For me the spectacle of riders battling up sparse hillsides thronged with people is the best part of the Grand Tours. Why should one small town have to construct a car park while others do not? I understand this summit does not have the prestige or mythology of the Galibier, but i believe that ecologists are right to oppose a long term besmirching of their countryside for the sake of 10 minutes in the global spotlight.

The Inner Ring November 7, 2011 at 7:01 pm

Thomas Vergouwen: my point was that this was discussed but only as “updates to the road network” and not redesigning the summit to accommodate the Tour. So perhaps not the same full consultation, the “appel d’offre” / invitation for tender?

haps: there are many more roads to use, a personal frustration is the way the Tour reuses the same roads again and again, although this is changing.

Ronan: indeed, it is because they could get the finish zone but there is no way you can do this on the Galibier. But it shows many have issues with the size of the race, even if the protesters say yes to the Tour.

Bundle November 7, 2011 at 7:01 pm

Nice piece. It’s funny that the Giro and the Vuelta go greater lengths to place finish lines at impossible places (Angliru, Plan de Corones, Zoncolan, Lagos de C0vadonga, and especially, Bola del Mundo) with only the odd ecological group sometimes taking a stance. The TdF takes a more “middle of the road” approach (ski resorts, or traditional mountain passes). I think it won’t be long until the Tour starts finding remote mountain-tops too: it’s not only better for the “spectacle”, but also for touristic promotion. After all, “tourism” comes from “Tour”, right? My next bet: the Col du Parpaillon.

Kris November 7, 2011 at 7:41 pm

La Planche-des-belles-filles is the finish of the major French granfondo Les 3 Ballons… better don’t underestimate that little short thing! The first k goes up 18% for a short while!

TheSkullKrusher November 7, 2011 at 8:03 pm

mah. hippies always complaining about something!

Larry T. November 7, 2011 at 10:20 pm

Did these same folks (or maybe their grandparents) complain when the ski lift and all that stuff went in years ago? Seems a bit like making the mountain top “more pregnant” rather than destroying a natural area. LeTour is about promotion, someone had to pony up the euros to get Le Grand Boucle to come there in the first place I think, so are they ragging on them AND the profits that would seem to come their way as a result? I doubt anyone things cyclists riding around up there is going to be any real profit, Alpe d’Huez was a sleepy place in the summer for many years despite LeTour’s promo efforts. These mountain things (including those in Italy) are more about the affluent winter skiing tourists, getting them to consider Dolomiti Stars, etc. is what it’s all about. Regarding the setup/takedown of the finish line stuff, it’s a major project with guys out there early (or the day before) putting up the direction arrows, etc. I remember once being stranded at the roadside on the way to Albertville very late one night and seeing the finish-line crews with all their stuff going past in the wee hours of the morning. I would guess those guys then slept all day while another crew took over and set up all the stuff for that days finish. As for “finish-lite” I think it’s a great idea — I remember so many times thinking or saying “why don’t they finish atop X or Y?” only to hear there was not enough room for all the equipment and cars needed for a finish. There’s not much room for this stuff atop Passo Stelvio but somehow the Giro organizers will set up enough of it to have a proper finish while keeping (I assume) a lot of the usual stuff down in Bormio, probably running shuttles up there for the journo’s etc.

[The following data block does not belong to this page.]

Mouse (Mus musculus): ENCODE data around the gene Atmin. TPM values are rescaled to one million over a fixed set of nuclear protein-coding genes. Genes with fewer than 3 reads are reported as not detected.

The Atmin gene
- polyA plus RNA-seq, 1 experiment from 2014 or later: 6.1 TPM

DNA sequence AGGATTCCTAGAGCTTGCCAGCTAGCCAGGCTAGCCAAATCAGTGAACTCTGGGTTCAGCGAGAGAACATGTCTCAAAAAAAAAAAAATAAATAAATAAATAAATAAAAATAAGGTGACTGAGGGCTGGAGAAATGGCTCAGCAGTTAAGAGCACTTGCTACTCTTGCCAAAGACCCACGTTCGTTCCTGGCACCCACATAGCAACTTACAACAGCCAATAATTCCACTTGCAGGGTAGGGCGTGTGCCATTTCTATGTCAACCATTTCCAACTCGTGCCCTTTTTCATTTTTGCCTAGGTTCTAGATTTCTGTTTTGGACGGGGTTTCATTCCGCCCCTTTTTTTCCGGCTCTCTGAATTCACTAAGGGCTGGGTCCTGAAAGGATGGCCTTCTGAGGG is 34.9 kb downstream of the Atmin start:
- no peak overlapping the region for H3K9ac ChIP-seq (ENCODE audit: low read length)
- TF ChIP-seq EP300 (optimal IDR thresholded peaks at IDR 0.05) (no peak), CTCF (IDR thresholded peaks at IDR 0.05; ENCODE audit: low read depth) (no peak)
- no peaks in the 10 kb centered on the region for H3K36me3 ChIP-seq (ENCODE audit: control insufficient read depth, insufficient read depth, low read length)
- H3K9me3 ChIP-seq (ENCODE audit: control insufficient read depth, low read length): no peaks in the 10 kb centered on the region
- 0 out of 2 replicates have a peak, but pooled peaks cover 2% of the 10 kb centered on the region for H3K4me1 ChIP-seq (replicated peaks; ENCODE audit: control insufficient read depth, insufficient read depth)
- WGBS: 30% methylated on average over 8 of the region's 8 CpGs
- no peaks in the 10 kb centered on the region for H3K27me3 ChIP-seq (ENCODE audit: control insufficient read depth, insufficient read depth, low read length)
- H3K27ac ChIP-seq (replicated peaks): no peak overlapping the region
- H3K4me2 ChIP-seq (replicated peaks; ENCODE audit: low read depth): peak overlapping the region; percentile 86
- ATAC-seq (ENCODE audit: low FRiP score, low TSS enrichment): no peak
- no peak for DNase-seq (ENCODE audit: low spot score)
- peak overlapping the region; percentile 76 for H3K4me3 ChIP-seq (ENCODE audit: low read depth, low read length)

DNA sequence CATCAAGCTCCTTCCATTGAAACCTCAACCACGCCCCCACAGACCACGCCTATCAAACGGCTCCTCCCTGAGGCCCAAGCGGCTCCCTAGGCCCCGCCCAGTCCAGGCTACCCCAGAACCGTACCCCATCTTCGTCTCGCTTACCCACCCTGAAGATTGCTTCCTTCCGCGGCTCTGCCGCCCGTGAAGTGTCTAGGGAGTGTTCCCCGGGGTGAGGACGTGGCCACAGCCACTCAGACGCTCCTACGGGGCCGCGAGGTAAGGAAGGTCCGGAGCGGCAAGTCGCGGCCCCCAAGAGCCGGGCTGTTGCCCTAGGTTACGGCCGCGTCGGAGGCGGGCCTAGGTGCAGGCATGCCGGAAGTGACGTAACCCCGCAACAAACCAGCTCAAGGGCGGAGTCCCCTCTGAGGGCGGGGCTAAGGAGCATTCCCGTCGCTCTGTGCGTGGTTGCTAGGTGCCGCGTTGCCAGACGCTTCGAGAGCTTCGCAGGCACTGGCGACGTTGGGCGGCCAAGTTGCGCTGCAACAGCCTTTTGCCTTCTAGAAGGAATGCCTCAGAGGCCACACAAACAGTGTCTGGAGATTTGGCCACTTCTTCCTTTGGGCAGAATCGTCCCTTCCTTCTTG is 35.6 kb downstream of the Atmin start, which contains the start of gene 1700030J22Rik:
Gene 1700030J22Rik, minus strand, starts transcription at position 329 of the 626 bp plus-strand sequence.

CGradeCyclist November 8, 2011 at 3:23 am

I’ve always imagined that ‘winning’ stage starts/finishes gives towns an excuse to upgrade the local infrastructure, providing long-term benefit.

The Gold Coast (just south of Brisbane) in Australia is currently bidding for the Commonwealth Games. I’m not particularly keen on the disruption – but on balance I’m ‘pro-bid’ because I know there’ll be lots of road and sporting facility upgrades/builds happening as a result.

So long as the local environment isn’t trashed, but is instead made ‘more accessible’ (yes, its possible to do both!), then it surely must be a good thing…

ave November 8, 2011 at 4:24 pm

Do you know why there’s no Puy de Dome in recent years?
Its profile is so nice. A “Finish Line Lite” should work here as well, no?
http://www.climbbybike.com/profile/Puy-de-D%C3%B4me-Clermont-Ferrand_profile.jpg

The Inner Ring November 8, 2011 at 4:41 pm

ave: an interesting one. The road is not open to traffic, and only for a few mornings a year are people allowed to cycle up it. This road is now closed and is for emergency services only and they have built a small mountain railway to access the top instead. http://fr.wikipedia.org/wiki/Chemin_de_fer_%C3%A0_cr%C3%A9maill%C3%A8re_du_puy_de_D%C3%B4me (in French) and it seems unlikely that any race can go back.

Schwarzwald November 8, 2011 at 4:46 pm

@Kris I’ve also ridden Les Trois Ballons and trained alone on the climb in springtime. Horrible after 200km. The first car park is a good size, but the final 200 m have very poor quality pavement and there is NO room up top.
http://www.google.com/maps?ll=47.772416,6.77762

Bster November 9, 2011 at 11:11 am

not sure of Giro but I’ve seen some of the Vuelta finishes in the last few years and it is definitely ‘lite’ – both Bola del Mundo, Angrilu etc. have minimal infrastructure at the finish and limit the number of vehicles that come up, hospitality tents etc. were further down those climbs. La Farrapona (Stage 14, 2011) definitely didn’t have much at the finish. The riders usually have to take their chances descending among the crowd to get to the team buses. That thought reminded of Xorret del Cati from 2010, the buses were all at a nearby town down on the plain.

From all accounts though, the Tour is a far bigger show and even the lite version is going to be a reasonable size. Besides which, where will they put the camper vans !!!